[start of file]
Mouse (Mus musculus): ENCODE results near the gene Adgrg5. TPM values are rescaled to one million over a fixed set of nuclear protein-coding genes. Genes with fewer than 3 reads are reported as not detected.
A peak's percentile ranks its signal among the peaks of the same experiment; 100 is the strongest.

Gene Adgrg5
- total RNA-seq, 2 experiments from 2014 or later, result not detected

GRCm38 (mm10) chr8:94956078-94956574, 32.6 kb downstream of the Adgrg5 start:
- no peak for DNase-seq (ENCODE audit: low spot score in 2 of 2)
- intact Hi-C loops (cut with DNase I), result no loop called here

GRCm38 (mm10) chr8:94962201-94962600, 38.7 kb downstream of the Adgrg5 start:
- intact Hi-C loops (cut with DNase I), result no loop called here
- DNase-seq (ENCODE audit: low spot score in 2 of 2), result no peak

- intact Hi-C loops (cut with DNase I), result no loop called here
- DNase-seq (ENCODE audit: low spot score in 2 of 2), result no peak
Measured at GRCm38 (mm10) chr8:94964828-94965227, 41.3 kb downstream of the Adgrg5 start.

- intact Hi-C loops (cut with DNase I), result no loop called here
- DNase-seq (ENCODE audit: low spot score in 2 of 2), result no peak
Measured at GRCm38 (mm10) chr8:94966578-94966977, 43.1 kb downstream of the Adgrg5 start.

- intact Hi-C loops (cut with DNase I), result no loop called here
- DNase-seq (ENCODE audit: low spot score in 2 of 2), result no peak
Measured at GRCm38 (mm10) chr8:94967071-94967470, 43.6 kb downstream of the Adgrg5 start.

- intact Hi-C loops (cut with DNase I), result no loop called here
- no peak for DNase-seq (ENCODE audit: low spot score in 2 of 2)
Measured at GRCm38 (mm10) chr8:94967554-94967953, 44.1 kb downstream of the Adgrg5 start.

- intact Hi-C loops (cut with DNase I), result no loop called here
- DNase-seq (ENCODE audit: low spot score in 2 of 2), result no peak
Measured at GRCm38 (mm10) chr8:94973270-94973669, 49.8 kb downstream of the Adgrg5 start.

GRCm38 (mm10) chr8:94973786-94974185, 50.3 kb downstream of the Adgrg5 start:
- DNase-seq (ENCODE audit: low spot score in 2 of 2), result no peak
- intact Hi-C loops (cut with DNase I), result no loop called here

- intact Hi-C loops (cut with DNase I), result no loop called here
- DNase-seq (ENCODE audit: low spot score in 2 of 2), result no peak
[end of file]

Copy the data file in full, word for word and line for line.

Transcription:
Mouse (Mus musculus): ENCODE results near the gene Adgrg5. TPM values are rescaled to one million over a fixed set of nuclear protein-coding genes. Genes with fewer than 3 reads are reported as not detected.
A peak's percentile ranks its signal among the peaks of the same experiment; 100 is the strongest.

Gene Adgrg5
- total RNA-seq, 2 experiments from 2014 or later, result not detected

GRCm38 (mm10) chr8:94956078-94956574, 32.6 kb downstream of the Adgrg5 start:
- no peak for DNase-seq (ENCODE audit: low spot score in 2 of 2)
- intact Hi-C loops (cut with DNase I), result no loop called here

GRCm38 (mm10) chr8:94962201-94962600, 38.7 kb downstream of the Adgrg5 start:
- intact Hi-C loops (cut with DNase I), result no loop called here
- DNase-seq (ENCODE audit: low spot score in 2 of 2), result no peak

- intact Hi-C loops (cut with DNase I), result no loop called here
- DNase-seq (ENCODE audit: low spot score in 2 of 2), result no peak
Measured at GRCm38 (mm10) chr8:94964828-94965227, 41.3 kb downstream of the Adgrg5 start.

- intact Hi-C loops (cut with DNase I), result no loop called here
- DNase-seq (ENCODE audit: low spot score in 2 of 2), result no peak
Measured at GRCm38 (mm10) chr8:94966578-94966977, 43.1 kb downstream of the Adgrg5 start.

- intact Hi-C loops (cut with DNase I), result no loop called here
- DNase-seq (ENCODE audit: low spot score in 2 of 2), result no peak
Measured at GRCm38 (mm10) chr8:94967071-94967470, 43.6 kb downstream of the Adgrg5 start.

- intact Hi-C loops (cut with DNase I), result no loop called here
- no peak for DNase-seq (ENCODE audit: low spot score in 2 of 2)
Measured at GRCm38 (mm10) chr8:94967554-94967953, 44.1 kb downstream of the Adgrg5 start.

- intact Hi-C loops (cut with DNase I), result no loop called here
- DNase-seq (ENCODE audit: low spot score in 2 of 2), result no peak
Measured at GRCm38 (mm10) chr8:94973270-94973669, 49.8 kb downstream of the Adgrg5 start.

GRCm38 (mm10) chr8:94973786-94974185, 50.3 kb downstream of the Adgrg5 start:
- DNase-seq (ENCODE audit: low spot score in 2 of 2), result no peak
- intact Hi-C loops (cut with DNase I), result no loop called here

- intact Hi-C loops (cut with DNase I), result no loop called here
- DNase-seq (ENCODE audit: low spot score in 2 of 2), result no peak